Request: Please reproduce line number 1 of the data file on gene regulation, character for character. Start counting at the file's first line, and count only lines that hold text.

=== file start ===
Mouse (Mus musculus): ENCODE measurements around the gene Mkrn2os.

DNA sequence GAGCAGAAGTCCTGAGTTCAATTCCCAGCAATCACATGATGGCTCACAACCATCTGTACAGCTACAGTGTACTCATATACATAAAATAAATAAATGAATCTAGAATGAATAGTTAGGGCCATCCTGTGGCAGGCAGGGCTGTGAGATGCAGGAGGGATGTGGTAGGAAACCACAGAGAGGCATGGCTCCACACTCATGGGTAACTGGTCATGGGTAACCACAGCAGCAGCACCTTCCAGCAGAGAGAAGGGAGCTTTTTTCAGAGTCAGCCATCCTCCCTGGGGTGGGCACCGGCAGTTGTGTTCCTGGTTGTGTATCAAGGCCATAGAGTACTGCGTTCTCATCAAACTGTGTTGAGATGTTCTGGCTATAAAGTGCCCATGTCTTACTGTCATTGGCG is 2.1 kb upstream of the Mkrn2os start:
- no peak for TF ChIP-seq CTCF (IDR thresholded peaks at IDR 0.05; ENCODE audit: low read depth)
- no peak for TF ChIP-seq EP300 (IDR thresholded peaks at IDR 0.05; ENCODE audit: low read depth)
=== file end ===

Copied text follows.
Mouse (Mus musculus): ENCODE measurements around the gene Mkrn2os.